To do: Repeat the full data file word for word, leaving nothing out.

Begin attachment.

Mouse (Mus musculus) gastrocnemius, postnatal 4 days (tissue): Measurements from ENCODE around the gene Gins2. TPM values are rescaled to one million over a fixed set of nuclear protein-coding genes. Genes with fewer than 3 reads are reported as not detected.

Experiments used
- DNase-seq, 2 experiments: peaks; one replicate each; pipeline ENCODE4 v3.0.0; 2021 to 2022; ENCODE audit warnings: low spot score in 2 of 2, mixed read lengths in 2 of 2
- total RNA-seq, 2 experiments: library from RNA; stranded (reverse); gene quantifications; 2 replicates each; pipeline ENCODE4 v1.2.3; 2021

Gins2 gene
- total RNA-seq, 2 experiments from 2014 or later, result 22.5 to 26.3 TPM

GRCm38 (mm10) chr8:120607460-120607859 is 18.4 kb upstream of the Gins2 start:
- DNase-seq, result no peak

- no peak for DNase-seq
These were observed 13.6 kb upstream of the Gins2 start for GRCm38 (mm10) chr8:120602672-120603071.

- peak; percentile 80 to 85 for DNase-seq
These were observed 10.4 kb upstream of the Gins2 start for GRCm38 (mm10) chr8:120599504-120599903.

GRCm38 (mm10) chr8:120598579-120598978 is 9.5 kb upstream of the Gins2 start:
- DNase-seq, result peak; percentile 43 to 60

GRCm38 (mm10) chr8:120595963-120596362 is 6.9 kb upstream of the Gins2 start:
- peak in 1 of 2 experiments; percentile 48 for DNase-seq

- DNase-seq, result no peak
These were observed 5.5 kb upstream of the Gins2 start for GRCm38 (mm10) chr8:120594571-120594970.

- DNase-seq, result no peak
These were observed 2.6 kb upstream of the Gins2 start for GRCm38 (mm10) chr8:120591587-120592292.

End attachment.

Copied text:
Mouse (Mus musculus) gastrocnemius, postnatal 4 days (tissue): Measurements from ENCODE around the gene Gins2. TPM values are rescaled to one million over a fixed set of nuclear protein-coding genes. Genes with fewer than 3 reads are reported as not detected.

Experiments used
- DNase-seq, 2 experiments: peaks; one replicate each; pipeline ENCODE4 v3.0.0; 2021 to 2022; ENCODE audit warnings: low spot score in 2 of 2, mixed read lengths in 2 of 2
- total RNA-seq, 2 experiments: library from RNA; stranded (reverse); gene quantifications; 2 replicates each; pipeline ENCODE4 v1.2.3; 2021

Gins2 gene
- total RNA-seq, 2 experiments from 2014 or later, result 22.5 to 26.3 TPM

GRCm38 (mm10) chr8:120607460-120607859 is 18.4 kb upstream of the Gins2 start:
- DNase-seq, result no peak

- no peak for DNase-seq
These were observed 13.6 kb upstream of the Gins2 start for GRCm38 (mm10) chr8:120602672-120603071.

- peak; percentile 80 to 85 for DNase-seq
These were observed 10.4 kb upstream of the Gins2 start for GRCm38 (mm10) chr8:120599504-120599903.

GRCm38 (mm10) chr8:120598579-120598978 is 9.5 kb upstream of the Gins2 start:
- DNase-seq, result peak; percentile 43 to 60

GRCm38 (mm10) chr8:120595963-120596362 is 6.9 kb upstream of the Gins2 start:
- peak in 1 of 2 experiments; percentile 48 for DNase-seq

- DNase-seq, result no peak
These were observed 5.5 kb upstream of the Gins2 start for GRCm38 (mm10) chr8:120594571-120594970.

- DNase-seq, result no peak
These were observed 2.6 kb upstream of the Gins2 start for GRCm38 (mm10) chr8:120591587-120592292.